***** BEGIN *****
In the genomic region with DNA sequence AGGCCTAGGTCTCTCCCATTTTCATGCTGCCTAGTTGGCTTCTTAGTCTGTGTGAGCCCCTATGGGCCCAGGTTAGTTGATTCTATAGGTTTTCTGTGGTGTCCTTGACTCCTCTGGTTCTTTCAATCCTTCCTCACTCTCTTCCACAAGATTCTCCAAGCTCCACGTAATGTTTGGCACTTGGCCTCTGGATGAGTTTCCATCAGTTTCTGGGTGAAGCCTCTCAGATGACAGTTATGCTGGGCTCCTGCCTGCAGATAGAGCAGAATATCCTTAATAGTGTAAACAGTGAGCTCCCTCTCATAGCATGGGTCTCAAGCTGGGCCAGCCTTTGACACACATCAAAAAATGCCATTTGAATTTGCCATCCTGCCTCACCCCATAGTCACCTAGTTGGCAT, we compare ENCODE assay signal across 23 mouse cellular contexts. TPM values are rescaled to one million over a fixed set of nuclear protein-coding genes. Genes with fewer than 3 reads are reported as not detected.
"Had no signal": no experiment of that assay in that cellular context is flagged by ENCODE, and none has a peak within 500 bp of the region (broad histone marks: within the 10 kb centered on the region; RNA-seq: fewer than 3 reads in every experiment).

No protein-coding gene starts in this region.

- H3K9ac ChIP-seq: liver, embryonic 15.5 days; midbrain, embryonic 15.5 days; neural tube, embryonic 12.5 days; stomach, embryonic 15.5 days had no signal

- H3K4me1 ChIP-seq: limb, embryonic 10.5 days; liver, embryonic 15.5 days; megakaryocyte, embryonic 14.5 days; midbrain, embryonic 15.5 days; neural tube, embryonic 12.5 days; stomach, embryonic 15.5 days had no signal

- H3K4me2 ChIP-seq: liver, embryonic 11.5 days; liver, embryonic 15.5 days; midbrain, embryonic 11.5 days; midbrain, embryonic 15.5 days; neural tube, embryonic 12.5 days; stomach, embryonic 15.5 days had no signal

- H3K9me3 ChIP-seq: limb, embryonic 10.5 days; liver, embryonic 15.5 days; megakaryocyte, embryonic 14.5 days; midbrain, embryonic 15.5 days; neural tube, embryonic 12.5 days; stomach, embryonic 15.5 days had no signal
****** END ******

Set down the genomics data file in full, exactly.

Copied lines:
In the genomic region with DNA sequence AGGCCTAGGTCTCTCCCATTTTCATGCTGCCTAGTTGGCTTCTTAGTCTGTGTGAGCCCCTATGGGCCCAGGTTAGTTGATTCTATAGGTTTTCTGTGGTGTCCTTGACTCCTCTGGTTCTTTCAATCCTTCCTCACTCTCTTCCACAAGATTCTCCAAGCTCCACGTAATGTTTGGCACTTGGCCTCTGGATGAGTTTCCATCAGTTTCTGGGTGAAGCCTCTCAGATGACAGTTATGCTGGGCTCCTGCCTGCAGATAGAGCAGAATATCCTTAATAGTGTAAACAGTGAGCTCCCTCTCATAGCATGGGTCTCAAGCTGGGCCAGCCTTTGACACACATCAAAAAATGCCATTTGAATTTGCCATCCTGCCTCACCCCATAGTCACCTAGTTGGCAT, we compare ENCODE assay signal across 23 mouse cellular contexts. TPM values are rescaled to one million over a fixed set of nuclear protein-coding genes. Genes with fewer than 3 reads are reported as not detected.
"Had no signal": no experiment of that assay in that cellular context is flagged by ENCODE, and none has a peak within 500 bp of the region (broad histone marks: within the 10 kb centered on the region; RNA-seq: fewer than 3 reads in every experiment).

No protein-coding gene starts in this region.

- H3K9ac ChIP-seq: liver, embryonic 15.5 days; midbrain, embryonic 15.5 days; neural tube, embryonic 12.5 days; stomach, embryonic 15.5 days had no signal

- H3K4me1 ChIP-seq: limb, embryonic 10.5 days; liver, embryonic 15.5 days; megakaryocyte, embryonic 14.5 days; midbrain, embryonic 15.5 days; neural tube, embryonic 12.5 days; stomach, embryonic 15.5 days had no signal

- H3K4me2 ChIP-seq: liver, embryonic 11.5 days; liver, embryonic 15.5 days; midbrain, embryonic 11.5 days; midbrain, embryonic 15.5 days; neural tube, embryonic 12.5 days; stomach, embryonic 15.5 days had no signal

- H3K9me3 ChIP-seq: limb, embryonic 10.5 days; liver, embryonic 15.5 days; megakaryocyte, embryonic 14.5 days; midbrain, embryonic 15.5 days; neural tube, embryonic 12.5 days; stomach, embryonic 15.5 days had no signal